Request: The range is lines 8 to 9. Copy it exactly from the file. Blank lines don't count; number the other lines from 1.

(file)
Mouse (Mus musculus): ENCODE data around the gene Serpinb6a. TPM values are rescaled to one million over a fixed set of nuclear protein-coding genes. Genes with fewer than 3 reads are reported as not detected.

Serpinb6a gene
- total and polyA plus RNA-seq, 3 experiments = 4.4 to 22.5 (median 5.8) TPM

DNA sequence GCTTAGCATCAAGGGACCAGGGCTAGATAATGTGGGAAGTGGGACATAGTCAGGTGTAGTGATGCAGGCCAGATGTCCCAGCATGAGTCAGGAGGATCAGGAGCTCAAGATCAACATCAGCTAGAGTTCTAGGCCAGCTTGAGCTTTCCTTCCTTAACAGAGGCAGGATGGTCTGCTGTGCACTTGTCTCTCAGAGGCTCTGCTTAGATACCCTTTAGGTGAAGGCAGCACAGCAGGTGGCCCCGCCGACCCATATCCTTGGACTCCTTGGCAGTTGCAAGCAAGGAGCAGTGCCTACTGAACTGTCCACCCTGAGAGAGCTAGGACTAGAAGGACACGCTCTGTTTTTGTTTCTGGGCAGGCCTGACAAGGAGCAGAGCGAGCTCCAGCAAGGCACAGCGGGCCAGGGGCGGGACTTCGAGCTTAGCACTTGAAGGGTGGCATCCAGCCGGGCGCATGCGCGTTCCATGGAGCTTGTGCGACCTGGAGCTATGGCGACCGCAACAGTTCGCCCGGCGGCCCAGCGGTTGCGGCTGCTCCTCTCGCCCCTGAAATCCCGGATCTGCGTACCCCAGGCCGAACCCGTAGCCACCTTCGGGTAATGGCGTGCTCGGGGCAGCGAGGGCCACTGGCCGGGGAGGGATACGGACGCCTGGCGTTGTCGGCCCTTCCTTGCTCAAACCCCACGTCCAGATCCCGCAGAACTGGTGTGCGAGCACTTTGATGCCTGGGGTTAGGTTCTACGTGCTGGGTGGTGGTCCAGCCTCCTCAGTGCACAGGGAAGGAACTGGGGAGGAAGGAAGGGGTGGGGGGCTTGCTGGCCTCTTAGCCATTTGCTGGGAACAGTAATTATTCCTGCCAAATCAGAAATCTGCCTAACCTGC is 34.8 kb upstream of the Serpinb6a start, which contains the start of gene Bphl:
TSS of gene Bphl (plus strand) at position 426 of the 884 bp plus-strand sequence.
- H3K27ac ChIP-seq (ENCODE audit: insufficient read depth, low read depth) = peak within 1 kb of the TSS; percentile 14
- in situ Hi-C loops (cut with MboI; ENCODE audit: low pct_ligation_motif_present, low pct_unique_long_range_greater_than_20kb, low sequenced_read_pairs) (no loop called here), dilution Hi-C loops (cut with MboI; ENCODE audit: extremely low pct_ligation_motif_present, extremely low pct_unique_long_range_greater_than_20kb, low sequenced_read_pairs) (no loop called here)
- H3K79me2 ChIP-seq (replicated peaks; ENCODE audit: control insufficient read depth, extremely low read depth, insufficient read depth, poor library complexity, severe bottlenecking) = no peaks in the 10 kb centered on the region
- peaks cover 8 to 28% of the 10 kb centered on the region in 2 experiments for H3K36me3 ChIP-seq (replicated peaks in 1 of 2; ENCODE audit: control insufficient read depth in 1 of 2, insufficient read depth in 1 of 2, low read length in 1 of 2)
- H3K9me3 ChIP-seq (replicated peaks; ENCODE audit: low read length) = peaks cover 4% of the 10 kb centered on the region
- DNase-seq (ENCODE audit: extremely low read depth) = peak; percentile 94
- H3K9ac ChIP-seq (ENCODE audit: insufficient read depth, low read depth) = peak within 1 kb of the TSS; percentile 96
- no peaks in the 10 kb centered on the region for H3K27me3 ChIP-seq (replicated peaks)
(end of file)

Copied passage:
- H3K79me2 ChIP-seq (replicated peaks; ENCODE audit: control insufficient read depth, extremely low read depth, insufficient read depth, poor library complexity, severe bottlenecking) = no peaks in the 10 kb centered on the region
- peaks cover 8 to 28% of the 10 kb centered on the region in 2 experiments for H3K36me3 ChIP-seq (replicated peaks in 1 of 2; ENCODE audit: control insufficient read depth in 1 of 2, insufficient read depth in 1 of 2, low read length in 1 of 2)